Saturday, December 24, 2005


From the Vault: U and I by Nicholson Baker

For anyone who aspires to be a writer or who reads avidly, mutually inclusive attributes that they are, U and I is a must read.

Following Nicholson Baker's wonderful novels The Mezzanine and Room Temperature, Baker turns to autobiography, but it resembles no autobiography you're likely to have read for it concerns the "imagined friendship" Baker shares with John Updike, arguably America's best living prose stylist.

The entire book, which closely resembles an essay, explores the influence the words that people read have on their whole, a point made all the more ironic since Baker admits to having read only eight of Updike's books in their entirety.

U and I functions as both criticism and hero worship, showing Baker appalled both by Updike's description of a fictional wife and the fact that an author Baker knows personally gets to play golf with Updike instead of Baker himself. The most interesting aspect of the book, which overflows with interesting aspects, is Baker's idea that how and what we remember from the books we read are just as important as the book themselves and that when, as he does often, misquotes passages from Updike, the mistaken remembrance brings a resonance to the words that probably could not have been achieved any other way.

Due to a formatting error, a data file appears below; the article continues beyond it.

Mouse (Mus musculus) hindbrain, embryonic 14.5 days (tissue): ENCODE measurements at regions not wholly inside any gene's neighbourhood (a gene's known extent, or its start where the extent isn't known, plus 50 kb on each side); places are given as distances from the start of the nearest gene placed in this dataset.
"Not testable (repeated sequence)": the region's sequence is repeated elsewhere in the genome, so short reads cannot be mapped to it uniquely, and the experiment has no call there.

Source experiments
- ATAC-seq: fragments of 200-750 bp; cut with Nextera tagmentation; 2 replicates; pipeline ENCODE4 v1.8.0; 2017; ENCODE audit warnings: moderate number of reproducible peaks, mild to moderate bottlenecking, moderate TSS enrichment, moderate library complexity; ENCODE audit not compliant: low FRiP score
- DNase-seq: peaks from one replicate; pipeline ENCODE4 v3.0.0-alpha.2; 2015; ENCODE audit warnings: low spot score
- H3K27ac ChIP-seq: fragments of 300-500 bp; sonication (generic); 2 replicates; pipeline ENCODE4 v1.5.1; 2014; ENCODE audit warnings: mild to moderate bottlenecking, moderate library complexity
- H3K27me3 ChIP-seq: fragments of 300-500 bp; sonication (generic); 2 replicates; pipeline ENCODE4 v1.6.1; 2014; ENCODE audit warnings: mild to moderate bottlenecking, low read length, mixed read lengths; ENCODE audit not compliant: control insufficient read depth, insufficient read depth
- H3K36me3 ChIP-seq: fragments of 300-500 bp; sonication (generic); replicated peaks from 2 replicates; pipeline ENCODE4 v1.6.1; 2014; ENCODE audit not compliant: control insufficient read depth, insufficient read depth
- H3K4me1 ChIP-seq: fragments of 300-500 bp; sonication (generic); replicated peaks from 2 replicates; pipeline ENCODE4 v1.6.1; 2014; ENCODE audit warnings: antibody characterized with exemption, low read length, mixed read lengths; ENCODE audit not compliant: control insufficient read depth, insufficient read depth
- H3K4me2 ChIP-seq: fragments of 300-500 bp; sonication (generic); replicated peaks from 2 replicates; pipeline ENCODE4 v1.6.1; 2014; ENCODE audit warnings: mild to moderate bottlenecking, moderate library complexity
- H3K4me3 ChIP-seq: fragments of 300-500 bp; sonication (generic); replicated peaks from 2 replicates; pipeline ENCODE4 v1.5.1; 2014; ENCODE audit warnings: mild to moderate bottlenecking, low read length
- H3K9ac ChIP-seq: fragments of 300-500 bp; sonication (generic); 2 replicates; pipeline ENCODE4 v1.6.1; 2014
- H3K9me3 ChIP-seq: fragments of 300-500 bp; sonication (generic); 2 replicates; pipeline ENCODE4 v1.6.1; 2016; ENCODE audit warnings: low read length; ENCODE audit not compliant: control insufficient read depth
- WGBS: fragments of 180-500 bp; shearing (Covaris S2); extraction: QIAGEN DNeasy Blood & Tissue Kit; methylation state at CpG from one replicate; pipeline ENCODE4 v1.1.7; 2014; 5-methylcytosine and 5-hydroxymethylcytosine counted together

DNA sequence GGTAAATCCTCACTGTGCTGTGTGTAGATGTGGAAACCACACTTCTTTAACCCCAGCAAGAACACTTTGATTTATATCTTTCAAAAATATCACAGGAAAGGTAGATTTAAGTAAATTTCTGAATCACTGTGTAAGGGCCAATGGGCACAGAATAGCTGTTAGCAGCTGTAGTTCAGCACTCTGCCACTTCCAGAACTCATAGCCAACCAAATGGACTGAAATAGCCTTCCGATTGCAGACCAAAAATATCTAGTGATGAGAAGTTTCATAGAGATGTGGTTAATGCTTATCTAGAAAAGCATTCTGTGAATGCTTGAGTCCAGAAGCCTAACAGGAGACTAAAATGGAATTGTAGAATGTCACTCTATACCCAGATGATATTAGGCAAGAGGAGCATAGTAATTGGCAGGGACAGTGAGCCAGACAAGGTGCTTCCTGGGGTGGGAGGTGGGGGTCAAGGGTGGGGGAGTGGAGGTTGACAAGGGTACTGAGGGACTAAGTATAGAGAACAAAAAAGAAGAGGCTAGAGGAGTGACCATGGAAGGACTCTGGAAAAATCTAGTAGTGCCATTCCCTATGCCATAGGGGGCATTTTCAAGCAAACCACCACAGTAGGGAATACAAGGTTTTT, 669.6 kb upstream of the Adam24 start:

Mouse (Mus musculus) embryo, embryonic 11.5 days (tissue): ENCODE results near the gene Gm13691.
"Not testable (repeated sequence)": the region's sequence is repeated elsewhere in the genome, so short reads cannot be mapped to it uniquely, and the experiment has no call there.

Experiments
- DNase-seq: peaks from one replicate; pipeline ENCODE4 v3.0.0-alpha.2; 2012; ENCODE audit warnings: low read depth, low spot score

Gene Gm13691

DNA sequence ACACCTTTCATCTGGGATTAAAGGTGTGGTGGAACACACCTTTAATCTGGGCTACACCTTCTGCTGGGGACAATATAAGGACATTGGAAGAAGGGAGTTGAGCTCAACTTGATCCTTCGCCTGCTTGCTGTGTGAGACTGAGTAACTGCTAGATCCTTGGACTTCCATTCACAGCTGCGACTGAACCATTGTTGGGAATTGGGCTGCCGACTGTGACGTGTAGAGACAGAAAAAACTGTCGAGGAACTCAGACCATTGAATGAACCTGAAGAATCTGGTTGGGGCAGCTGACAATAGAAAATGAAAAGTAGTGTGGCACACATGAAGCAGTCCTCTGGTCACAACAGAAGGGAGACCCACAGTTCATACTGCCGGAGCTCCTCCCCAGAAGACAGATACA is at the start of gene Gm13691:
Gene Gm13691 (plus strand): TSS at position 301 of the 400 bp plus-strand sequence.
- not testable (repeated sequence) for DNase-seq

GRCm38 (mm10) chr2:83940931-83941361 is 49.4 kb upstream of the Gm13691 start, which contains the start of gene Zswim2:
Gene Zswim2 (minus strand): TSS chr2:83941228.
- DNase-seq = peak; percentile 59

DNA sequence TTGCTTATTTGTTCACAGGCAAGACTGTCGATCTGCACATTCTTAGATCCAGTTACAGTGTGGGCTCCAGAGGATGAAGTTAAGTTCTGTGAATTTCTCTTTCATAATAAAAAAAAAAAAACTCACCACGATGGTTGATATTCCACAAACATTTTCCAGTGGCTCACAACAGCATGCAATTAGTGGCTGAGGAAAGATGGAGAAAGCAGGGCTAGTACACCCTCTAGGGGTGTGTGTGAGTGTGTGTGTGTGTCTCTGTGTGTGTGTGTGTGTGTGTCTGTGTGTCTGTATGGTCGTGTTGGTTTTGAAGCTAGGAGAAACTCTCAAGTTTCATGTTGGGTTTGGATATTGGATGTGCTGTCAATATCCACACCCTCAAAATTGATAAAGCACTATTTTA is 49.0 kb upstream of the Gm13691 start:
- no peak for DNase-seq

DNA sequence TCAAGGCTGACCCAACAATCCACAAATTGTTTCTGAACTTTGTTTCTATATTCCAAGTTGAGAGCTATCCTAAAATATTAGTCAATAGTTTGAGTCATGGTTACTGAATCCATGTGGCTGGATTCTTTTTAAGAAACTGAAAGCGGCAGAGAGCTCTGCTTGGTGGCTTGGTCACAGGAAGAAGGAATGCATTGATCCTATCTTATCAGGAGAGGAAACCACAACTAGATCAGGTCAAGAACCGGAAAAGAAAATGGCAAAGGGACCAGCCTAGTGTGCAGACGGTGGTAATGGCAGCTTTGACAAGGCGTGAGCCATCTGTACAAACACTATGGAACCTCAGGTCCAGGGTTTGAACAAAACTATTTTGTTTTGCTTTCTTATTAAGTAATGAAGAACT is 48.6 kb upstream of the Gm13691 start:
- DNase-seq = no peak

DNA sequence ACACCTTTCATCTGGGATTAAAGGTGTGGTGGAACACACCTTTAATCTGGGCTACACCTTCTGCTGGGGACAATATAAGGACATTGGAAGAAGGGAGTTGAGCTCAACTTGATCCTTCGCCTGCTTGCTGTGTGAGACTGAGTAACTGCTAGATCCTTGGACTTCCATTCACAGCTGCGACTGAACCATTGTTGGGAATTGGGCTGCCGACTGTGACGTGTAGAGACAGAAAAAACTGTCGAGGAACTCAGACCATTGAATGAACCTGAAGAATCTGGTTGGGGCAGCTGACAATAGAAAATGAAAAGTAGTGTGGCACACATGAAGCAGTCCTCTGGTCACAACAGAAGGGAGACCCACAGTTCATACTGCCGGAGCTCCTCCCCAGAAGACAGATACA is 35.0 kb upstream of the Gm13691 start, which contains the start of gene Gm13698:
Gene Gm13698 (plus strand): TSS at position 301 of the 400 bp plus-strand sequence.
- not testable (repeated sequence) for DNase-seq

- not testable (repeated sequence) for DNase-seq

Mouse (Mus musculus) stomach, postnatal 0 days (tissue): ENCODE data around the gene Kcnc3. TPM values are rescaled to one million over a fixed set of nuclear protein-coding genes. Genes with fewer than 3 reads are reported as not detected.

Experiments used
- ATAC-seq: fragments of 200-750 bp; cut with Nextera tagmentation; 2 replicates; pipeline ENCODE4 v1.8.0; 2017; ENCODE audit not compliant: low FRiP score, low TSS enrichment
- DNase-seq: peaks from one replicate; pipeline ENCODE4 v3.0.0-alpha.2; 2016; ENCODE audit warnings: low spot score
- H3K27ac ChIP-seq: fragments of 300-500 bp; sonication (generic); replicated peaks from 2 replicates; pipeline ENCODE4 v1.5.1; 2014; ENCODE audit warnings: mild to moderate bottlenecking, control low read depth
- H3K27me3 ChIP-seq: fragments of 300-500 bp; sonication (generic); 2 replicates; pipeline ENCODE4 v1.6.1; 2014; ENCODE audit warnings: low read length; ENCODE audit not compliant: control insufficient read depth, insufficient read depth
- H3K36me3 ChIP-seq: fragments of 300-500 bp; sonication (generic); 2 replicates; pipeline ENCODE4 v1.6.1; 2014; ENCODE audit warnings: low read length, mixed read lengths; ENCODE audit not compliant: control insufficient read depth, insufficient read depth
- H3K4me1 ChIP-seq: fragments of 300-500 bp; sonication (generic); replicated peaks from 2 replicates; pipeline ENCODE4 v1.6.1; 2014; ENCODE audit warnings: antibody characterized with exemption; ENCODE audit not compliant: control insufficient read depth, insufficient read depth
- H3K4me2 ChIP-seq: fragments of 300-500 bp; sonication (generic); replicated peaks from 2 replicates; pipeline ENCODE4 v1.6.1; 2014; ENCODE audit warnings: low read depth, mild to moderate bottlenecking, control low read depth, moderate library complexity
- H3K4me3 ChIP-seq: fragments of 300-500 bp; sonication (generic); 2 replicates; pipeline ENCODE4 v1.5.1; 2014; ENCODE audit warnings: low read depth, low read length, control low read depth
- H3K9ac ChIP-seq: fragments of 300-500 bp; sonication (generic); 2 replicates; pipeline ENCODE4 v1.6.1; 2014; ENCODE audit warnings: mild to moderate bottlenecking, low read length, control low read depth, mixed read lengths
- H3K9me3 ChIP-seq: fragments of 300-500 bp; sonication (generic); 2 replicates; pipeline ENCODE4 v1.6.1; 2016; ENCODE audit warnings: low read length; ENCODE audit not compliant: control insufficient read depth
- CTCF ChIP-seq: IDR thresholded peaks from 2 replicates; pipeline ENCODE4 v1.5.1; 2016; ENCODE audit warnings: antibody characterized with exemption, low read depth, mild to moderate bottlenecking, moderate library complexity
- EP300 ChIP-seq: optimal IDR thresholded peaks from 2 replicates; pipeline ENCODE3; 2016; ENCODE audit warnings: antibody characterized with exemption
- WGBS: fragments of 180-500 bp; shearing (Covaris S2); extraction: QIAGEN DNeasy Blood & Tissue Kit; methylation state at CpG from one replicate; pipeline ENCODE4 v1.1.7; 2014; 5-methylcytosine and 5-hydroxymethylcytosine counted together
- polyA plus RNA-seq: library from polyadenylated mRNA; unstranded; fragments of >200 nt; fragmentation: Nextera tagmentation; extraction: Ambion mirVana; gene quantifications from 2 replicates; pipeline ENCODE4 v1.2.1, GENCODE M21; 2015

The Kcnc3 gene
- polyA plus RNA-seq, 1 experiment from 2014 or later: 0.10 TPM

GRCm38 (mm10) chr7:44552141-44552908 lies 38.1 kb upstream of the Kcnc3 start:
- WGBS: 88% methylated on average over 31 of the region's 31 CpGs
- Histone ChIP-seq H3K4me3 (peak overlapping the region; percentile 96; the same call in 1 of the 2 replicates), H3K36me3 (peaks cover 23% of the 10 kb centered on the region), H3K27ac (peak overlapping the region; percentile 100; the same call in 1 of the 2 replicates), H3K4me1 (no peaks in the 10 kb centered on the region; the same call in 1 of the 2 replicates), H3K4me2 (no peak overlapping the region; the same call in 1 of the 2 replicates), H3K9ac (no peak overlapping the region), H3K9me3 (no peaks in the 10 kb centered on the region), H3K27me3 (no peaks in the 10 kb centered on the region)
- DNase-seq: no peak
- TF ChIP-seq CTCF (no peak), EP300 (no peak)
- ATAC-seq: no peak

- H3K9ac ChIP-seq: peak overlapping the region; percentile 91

U and I provides a wonderfully neurotic exploration of the desire to live up to one's idols and, eventually, to surpass them. Baker is no John Updike, but then Updike is no Nicholson Baker and U and I should not only entertain but will give the reader a heightened awareness of Baker himself before one sets out to read his previous novels.

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